I am puzzled by now. Really puzzled. However passionate she did sound about the things she does now with managing the general direction of the company, I am pushed to ask how someone in hard core accounts and number play ventured into biotech and that too with such a niche on preventing infections.
Layer 2: The Family
This is when the story enters the next layer, family. Let’s understand how. Aradhana and her husband were contemplating moving back to India two years ago and as she was searching for fresh opportunities, she was contacted by the founding team of I SHIELD, to join them as a co-founder and help build teams that could execute the planning and production.
With two kids and a home on her plate, this came as quite a challenge. So what exactly was her motivation to take it up?
“I might sound cliched when I say this but it genuinely was just an attempt at providing our kids with a better world to live in. I always believed that we haven’t inherited this planet from our ancestors, we have borrowed it from our children. And I SHIELD just gave me a shot at contributing to that cause.”
But then of course, there was the question of family, and that of raising a healthy one.
“However far I go, however comfortable and cared for and well provided my children might be, I will always feel guilty. I think every working mother has this mommy guilt, all the time. A guilt that we don’t care for our children as much as we should.”
But Aradhana did not really face a crisis in terms for handling multiple responsibilities. Immense support from her in-laws and her parents meant that she had more time at her hands to focus on developing her business.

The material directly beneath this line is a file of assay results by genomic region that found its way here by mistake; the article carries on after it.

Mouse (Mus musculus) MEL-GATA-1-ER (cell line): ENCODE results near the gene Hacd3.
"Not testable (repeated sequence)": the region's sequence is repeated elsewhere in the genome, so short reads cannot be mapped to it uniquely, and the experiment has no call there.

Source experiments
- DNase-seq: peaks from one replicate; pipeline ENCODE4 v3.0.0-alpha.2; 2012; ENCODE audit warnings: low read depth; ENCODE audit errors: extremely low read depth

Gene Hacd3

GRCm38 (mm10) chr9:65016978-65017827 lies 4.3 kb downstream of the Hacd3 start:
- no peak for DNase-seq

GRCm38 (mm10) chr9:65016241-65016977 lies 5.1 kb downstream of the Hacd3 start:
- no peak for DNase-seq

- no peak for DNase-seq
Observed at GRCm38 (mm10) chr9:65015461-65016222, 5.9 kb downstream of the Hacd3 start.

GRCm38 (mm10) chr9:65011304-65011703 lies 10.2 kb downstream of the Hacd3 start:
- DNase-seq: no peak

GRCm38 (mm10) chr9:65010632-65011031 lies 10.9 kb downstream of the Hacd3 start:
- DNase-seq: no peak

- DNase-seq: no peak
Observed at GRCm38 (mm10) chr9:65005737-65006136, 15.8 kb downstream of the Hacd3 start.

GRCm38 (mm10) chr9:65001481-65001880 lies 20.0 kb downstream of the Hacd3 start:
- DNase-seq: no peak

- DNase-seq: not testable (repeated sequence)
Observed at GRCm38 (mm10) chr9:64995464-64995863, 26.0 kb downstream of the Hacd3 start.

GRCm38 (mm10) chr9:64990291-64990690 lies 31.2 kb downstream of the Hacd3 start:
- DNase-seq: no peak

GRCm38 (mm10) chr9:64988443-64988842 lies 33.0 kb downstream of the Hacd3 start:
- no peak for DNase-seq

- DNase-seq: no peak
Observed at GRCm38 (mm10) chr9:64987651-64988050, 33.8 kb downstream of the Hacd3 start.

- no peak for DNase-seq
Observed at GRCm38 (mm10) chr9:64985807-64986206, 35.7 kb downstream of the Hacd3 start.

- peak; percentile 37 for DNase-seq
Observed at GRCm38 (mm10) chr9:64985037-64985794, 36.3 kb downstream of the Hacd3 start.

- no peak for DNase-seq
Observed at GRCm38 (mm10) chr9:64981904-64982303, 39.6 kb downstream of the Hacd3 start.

Her family stood as a wall while she battled another front of building a brand. Of course there were sacrifices, rich people have sacrifices too. The volume of sadness is often measured not by how bad a situation is but how far you are from it. I could hear her son walk into the room once or twice, and then quietly leave, which is when she would tell me,
[inlinetweet prefix=”” tweeter=”” suffix=”Read: http://chaaipani.com/2016/05/23/aradhana-ishield/”]“My children have a special way of adding joy to my day by randomly disturbing me whenever they feel like.”[/inlinetweet]
I could feel that there was a void, not the hollow kind, not even the “filled with all the wrong things” kind, but the kind that just wishes things were a little different, just a little better. The kind of void you have after being first in class but not having all the marks that were out there, the kind of void you get when you only narrowly defeat an opponent.
There is no sadness, never, but it just somehow lessens your sorrow with a very different shade of skeptical contemplation.
In the process of gathering stories, we meet so many women, day in and day out who have been rejected by the society for choosing their own path and being a circumstantial rebel. We have seen so many dreams shattered because of family responsibilities.
But when we take Aradhana’s story in the backdrop, we realize how even small contributions from the family in terms of moral and functional support go such a long way in helping a woman, or for that matter anyone, follow their dreams.
I say small contributions because both the parents and the in-laws of Aradhana are business owners leading an equally hectic and stressed lifestyle. This just tells us that the society changes one brick at a time. It’s the small but strong decisions that matter the most.
This is when I say, “it would be a blasphemy if I don’t feature your family in your story now”
And here we are. Aradhana’s story is a perfect example of how the right attitude, the right support and the right aspirations can help people around us achieve what they dream of.